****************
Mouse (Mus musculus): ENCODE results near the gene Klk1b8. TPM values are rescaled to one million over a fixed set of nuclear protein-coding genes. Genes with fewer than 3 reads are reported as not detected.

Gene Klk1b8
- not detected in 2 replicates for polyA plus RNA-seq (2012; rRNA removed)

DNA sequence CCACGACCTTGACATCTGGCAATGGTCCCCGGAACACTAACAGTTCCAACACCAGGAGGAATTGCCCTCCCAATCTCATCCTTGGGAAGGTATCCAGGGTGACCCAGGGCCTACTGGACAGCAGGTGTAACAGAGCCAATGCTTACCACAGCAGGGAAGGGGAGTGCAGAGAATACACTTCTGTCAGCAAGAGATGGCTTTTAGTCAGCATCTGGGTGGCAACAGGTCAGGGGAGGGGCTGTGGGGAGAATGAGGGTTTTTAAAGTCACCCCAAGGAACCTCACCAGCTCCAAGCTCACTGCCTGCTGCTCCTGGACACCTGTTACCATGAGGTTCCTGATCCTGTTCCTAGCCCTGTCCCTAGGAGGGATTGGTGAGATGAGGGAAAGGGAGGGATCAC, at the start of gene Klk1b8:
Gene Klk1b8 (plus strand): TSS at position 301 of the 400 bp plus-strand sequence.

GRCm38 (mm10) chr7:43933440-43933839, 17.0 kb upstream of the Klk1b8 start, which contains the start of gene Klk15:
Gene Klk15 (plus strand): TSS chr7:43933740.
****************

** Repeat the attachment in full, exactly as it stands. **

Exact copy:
Mouse (Mus musculus): ENCODE results near the gene Klk1b8. TPM values are rescaled to one million over a fixed set of nuclear protein-coding genes. Genes with fewer than 3 reads are reported as not detected.

Gene Klk1b8
- not detected in 2 replicates for polyA plus RNA-seq (2012; rRNA removed)

DNA sequence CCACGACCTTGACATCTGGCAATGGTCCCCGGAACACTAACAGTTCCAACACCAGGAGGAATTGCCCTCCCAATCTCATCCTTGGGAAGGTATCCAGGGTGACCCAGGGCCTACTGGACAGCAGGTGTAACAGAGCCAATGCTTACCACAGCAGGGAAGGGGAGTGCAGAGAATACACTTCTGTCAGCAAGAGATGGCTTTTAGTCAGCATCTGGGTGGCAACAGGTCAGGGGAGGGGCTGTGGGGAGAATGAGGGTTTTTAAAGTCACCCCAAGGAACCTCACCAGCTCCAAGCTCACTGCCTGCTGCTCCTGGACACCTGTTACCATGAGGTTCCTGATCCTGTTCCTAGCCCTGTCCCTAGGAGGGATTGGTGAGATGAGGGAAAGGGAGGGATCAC, at the start of gene Klk1b8:
Gene Klk1b8 (plus strand): TSS at position 301 of the 400 bp plus-strand sequence.

GRCm38 (mm10) chr7:43933440-43933839, 17.0 kb upstream of the Klk1b8 start, which contains the start of gene Klk15:
Gene Klk15 (plus strand): TSS chr7:43933740.